Latino Conservation Alliance: "Loss of LWCF Hurts Environment, Recreation and Multicultural History"

BLM Photo

BLM Photo

WASHINGTON – After the Land and Water Conservation Fund expired due to the inability of Congress to reauthorize the program before its Sept. 30 deadline, the Latino Conservation Alliancea group of six national Latino organizations dedicated to representing a diverse array of Latino communities to conserve our natural heritage for future generations—released the following statement:

 “For 50 years, the Land and Water Conservation Fund (LWCF) has enhanced our country and our culture through projects that have improved our communities and created beautiful places where our citizens can thrive. It has protected our country's most precious natural resources and provided critical outdoor and educational opportunities to Latino communities throughout the nation.

 “Unfortunately, despite its popularity and bipartisan support, Congress failed to reauthorize LWCF and now the future of many of our nation’s special and revered public lands, as well as thousands of urban parks and facilities that communities throughout America are dependent upon, are in jeopardy.

 “Without costing taxpayers a single dime, LWCF has put more than $17 billion into the protection of land in every state, contributed support to more than 41,000 state and local park projects, and improved access to the outdoors for millions of people. While the LWCF has certainly been beneficial to all people, the program has deeper meaning for the Latino community. The fund isn’t simply about protecting land and water; it helps with conservation of historic places where Hispanic families have lived for generations. Our country’s colorful, multicultural history is reflected in our landscapes because of the LWCF.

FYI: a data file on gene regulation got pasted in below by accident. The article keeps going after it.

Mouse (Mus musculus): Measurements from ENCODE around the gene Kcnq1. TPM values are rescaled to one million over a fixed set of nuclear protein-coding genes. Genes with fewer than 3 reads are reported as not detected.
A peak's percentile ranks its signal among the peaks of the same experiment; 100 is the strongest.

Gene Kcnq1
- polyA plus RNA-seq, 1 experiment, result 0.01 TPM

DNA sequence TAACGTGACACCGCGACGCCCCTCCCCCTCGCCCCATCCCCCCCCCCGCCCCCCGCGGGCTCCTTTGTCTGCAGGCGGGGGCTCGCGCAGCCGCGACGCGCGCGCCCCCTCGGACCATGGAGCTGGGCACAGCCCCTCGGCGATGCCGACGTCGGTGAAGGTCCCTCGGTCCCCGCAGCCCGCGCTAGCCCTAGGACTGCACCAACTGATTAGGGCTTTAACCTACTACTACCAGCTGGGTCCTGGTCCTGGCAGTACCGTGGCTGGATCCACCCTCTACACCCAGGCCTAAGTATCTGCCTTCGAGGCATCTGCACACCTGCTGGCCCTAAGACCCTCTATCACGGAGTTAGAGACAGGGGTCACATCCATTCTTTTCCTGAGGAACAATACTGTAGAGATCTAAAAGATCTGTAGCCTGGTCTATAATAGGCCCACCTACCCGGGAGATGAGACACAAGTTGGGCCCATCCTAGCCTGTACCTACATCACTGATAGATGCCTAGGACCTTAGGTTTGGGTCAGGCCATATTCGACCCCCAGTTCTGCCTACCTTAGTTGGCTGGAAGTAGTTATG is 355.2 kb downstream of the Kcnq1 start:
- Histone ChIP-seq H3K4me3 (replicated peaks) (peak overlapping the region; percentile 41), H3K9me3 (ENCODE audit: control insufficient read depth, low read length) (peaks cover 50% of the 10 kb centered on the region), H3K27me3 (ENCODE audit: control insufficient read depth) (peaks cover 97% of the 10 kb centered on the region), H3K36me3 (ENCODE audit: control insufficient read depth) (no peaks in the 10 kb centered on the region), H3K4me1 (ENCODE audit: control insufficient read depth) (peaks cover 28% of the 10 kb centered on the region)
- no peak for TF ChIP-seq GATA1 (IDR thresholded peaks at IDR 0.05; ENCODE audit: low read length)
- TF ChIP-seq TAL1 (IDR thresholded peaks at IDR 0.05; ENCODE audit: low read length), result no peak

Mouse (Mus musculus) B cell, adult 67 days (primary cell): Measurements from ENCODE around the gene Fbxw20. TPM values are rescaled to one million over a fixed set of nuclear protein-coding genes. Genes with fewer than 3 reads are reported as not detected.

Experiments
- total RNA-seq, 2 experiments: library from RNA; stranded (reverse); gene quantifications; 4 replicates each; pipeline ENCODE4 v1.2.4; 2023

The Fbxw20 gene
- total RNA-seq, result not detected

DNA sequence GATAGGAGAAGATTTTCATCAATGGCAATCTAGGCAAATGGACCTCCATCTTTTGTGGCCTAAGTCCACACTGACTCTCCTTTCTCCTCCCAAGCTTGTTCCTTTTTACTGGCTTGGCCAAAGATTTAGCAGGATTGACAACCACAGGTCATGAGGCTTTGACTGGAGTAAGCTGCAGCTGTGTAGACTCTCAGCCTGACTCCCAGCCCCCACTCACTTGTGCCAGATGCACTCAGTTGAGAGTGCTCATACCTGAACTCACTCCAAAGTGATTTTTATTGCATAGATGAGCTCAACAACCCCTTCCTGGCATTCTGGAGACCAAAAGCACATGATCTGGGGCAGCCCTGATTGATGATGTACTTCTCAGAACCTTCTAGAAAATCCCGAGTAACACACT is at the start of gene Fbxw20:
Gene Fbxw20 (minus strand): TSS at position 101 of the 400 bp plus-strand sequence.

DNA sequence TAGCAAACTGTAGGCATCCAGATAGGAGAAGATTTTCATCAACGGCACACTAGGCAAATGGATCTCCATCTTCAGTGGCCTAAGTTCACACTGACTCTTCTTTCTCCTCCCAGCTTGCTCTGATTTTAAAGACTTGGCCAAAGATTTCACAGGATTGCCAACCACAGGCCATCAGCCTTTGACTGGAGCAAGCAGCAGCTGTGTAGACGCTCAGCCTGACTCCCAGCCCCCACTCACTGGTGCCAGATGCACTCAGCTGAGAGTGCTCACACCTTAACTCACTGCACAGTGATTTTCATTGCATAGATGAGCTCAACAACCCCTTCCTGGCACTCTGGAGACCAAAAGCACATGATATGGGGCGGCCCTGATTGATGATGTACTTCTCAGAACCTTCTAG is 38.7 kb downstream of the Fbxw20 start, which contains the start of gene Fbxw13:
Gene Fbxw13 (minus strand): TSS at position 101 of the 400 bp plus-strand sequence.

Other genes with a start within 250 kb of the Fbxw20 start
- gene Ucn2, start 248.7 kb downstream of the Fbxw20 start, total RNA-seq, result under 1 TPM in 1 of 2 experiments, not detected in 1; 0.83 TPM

“Instead of celebrating this week, we are concerned about the national parks, playgrounds, recreation centers, ball fields, and state park projects for future generations that hang in the balance. We have lost a historic program that played a key role in protecting not just land and water, but our country’s dynamic, multicultural past.”

Founded in December 2014, the Latino Conservation Alliance members include GreenLatinos, Hispanic Access Foundation, Hispanics Enjoying Camping, Hunting, and the Outdoors (HECHO), Hispanic Federation, La Madre Tierra and Latino Outdoors.